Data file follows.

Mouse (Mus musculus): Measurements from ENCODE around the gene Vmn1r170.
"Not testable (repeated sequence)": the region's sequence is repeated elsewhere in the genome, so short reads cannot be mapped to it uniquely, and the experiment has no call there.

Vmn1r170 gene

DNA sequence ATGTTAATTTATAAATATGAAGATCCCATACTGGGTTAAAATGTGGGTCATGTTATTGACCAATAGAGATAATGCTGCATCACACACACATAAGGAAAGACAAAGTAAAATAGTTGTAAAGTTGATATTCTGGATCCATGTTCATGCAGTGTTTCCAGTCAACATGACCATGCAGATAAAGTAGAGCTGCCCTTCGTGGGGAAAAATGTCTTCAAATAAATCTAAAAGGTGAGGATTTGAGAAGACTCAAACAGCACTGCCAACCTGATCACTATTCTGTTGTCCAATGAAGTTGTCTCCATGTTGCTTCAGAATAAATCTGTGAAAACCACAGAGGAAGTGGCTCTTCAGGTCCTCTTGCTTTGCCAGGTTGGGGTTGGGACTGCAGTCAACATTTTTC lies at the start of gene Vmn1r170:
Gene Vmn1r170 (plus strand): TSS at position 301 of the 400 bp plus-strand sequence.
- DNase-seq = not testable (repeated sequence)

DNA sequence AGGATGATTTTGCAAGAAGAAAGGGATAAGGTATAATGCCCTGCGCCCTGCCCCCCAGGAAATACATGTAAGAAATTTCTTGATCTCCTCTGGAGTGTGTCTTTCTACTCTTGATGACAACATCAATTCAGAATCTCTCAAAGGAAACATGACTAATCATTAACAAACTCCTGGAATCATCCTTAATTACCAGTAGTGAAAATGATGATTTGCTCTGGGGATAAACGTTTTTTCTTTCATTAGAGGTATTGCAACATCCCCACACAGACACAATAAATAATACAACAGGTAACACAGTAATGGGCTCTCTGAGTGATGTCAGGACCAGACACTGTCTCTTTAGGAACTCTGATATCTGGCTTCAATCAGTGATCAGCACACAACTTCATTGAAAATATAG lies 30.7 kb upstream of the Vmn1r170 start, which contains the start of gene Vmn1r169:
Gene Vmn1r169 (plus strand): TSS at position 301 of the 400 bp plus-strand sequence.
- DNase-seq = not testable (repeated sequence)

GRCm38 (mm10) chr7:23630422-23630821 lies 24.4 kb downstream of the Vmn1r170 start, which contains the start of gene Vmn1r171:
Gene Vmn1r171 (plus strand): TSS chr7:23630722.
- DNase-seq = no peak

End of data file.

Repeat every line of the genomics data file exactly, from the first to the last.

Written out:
Mouse (Mus musculus): Measurements from ENCODE around the gene Vmn1r170.
"Not testable (repeated sequence)": the region's sequence is repeated elsewhere in the genome, so short reads cannot be mapped to it uniquely, and the experiment has no call there.

Vmn1r170 gene

DNA sequence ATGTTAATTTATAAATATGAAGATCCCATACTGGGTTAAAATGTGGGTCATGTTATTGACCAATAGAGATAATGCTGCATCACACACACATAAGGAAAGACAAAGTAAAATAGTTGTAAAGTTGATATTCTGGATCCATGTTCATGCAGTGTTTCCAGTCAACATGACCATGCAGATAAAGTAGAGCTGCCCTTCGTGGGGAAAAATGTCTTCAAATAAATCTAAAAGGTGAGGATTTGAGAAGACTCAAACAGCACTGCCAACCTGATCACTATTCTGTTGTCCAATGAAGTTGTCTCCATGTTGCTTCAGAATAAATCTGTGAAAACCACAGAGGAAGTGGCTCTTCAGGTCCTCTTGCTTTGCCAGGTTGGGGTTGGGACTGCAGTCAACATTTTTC lies at the start of gene Vmn1r170:
Gene Vmn1r170 (plus strand): TSS at position 301 of the 400 bp plus-strand sequence.
- DNase-seq = not testable (repeated sequence)

DNA sequence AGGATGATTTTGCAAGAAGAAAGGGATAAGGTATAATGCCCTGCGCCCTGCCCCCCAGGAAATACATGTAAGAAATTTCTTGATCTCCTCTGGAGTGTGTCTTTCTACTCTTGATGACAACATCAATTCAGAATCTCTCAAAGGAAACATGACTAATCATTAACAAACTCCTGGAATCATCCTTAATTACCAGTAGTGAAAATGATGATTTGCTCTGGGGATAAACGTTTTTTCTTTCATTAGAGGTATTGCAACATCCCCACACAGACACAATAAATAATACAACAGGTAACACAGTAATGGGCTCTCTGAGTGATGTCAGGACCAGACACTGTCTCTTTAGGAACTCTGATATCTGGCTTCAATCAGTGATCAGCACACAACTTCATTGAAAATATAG lies 30.7 kb upstream of the Vmn1r170 start, which contains the start of gene Vmn1r169:
Gene Vmn1r169 (plus strand): TSS at position 301 of the 400 bp plus-strand sequence.
- DNase-seq = not testable (repeated sequence)

GRCm38 (mm10) chr7:23630422-23630821 lies 24.4 kb downstream of the Vmn1r170 start, which contains the start of gene Vmn1r171:
Gene Vmn1r171 (plus strand): TSS chr7:23630722.
- DNase-seq = no peak